Adam (Leigh Whannell) sits wearing a blood-soaked t-shirt, mouth agape, in front of the grubby tiles of Saw's central setting of a bathroom.

Horror doesn’t get much more fun than the first Saw. There are lots of films I enjoy for their philosophical aspects or bone-chilling scares, but this commits to being an immensely entertaining spectacle. A grungy atmosphere, memorable characters, and genuinely surprising twists are the foundations of the constant thrills and the great sequels to come, and make this reliably rewatchable in a way that few movies are. – Lee Millington

Psycho (1960), Dir. Alfred Hitchcock

A young woman, Marion Crane, is driving a car and staring at the camera. She grips the steering wheel and has a concerned expression on her face. The photo is black and white.

Everyone and their mother (and everyone pretending to be their mother) has written something about Alfred Hitchcock’s Psycho. It’s not hard to see why: the 1960 film defined the slasher genre as we know it today, pushed the restrictive boundaries of the Hays Production Code, and made an entire generation afraid to take a shower ever again. Psycho is known for its most iconic elements. Bernard Herrmann’s score—its slashing, slicing violins now practically synonymous with fear itself—proved so integral to building the film’s suspense that Hitchcock reportedly doubled Herrmann’s salary. The bloody murder of Marion Crane (Janet Leigh) as she showers is perhaps the most recognizable movie scene of all time, a chilling testament to the power of editing.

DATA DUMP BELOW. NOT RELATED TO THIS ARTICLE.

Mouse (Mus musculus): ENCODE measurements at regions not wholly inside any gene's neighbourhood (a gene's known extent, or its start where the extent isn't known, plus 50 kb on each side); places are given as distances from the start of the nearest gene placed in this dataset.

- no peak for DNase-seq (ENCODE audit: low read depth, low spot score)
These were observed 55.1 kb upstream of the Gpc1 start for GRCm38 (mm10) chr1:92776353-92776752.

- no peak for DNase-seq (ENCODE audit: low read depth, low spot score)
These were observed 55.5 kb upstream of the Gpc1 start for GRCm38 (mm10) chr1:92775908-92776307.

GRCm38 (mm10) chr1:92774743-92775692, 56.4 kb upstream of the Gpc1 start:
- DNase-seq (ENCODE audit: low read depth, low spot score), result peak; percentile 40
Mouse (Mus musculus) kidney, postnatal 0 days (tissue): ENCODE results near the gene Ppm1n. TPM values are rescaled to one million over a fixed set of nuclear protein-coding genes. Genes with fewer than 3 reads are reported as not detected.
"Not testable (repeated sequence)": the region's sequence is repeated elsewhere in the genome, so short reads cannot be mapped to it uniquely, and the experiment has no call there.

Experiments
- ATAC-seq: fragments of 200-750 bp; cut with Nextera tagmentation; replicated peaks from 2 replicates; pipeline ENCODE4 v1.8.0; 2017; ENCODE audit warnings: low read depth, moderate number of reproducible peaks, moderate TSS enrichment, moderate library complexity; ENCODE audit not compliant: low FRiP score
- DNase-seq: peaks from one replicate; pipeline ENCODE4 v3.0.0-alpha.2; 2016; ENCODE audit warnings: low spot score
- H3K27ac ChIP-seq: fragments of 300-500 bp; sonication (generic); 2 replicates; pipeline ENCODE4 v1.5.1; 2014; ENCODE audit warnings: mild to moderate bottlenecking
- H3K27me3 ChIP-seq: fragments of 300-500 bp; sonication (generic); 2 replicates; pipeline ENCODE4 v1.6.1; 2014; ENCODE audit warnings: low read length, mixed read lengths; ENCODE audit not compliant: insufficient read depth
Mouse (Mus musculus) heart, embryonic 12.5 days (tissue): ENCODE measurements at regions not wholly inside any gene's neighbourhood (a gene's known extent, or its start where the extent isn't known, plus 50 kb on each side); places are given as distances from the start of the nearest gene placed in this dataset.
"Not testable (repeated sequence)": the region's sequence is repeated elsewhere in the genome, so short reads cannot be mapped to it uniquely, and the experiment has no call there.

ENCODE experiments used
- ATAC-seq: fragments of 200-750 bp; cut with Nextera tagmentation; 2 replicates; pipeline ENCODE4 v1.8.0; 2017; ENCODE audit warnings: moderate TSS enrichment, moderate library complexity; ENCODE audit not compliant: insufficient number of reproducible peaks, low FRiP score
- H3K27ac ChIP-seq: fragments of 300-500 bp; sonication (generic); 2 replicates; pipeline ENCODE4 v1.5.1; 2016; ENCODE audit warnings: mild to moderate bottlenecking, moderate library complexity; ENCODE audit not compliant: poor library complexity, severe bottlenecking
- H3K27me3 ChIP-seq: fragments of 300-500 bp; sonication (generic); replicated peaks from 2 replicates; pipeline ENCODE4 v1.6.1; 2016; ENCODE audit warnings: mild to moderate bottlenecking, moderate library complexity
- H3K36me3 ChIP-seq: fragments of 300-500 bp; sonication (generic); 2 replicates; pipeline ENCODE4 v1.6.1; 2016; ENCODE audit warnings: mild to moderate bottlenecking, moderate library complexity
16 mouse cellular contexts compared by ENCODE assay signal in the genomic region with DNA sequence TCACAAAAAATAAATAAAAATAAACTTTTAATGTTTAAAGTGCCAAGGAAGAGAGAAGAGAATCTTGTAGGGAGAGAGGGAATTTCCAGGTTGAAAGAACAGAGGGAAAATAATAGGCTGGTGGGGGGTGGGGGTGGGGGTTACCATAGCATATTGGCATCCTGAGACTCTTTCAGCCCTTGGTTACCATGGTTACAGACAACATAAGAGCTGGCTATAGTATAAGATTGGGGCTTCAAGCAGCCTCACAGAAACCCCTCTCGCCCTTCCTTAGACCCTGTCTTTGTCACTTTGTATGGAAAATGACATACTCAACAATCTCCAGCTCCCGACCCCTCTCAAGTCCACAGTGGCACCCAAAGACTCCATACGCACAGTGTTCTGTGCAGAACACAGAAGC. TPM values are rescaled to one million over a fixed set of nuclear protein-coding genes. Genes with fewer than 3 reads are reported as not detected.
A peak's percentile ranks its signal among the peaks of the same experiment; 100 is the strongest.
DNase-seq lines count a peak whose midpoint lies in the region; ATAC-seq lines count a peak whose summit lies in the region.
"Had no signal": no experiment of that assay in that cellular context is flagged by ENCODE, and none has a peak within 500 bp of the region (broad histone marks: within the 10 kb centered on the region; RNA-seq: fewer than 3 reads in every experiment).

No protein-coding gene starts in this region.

But when I finally watched Psycho for the first time a year ago, it wasn’t those defining moments that stuck with me. Rather it was the little details that drew me in and didn’t let go once the end credits rolled. The police car framed in Marion’s rearview mirror. The neon letters spelling “Bates Motel, Vacancy,” just visible through the pounding rain. The disarming, boyish smile of Norman Bates (Anthony Perkins) as he lies through his teeth to Detective Arbogast (Martin Balsam). Each tiny thread that Hitchcock weaves into his film only furthers the sense of unease that grows and grows until it is too late. Released sixty years ago this fall, Psycho remains creepy and compelling, a must-watch for any film or horror fan. – Emma Ward

Raw (2016), Dir. Julia Ducournau

A young woman stares intensely as a stream of blood begins to flow from her name. The background is out of focus, and she’s wearing a white jacket.

One of the best, and still underappreciated, horror films of the last several years is Julia Ducournau’s show stopping Raw. It tells the story of a young woman going to veterinarian school. She is shy, uncertain, and notably has been a vegetarian her whole life. Her time in school will soon expose her to a whole new world and stir in her a hunger she has never experienced that may soon consume her. Both a coming of age film and a deeply unsettling journey, Raw is simply put one of the most memorable movies that, if you can stomach it, will be unlike anything you have ever seen. The macabre end shot and the weighty revelation it cares will remain burrowed deep into your very psyche. – Chase Hutchinson

I am a hard of hearing and partially sighted film writer and access consultant, with an interest in accessible cinema and disability representation.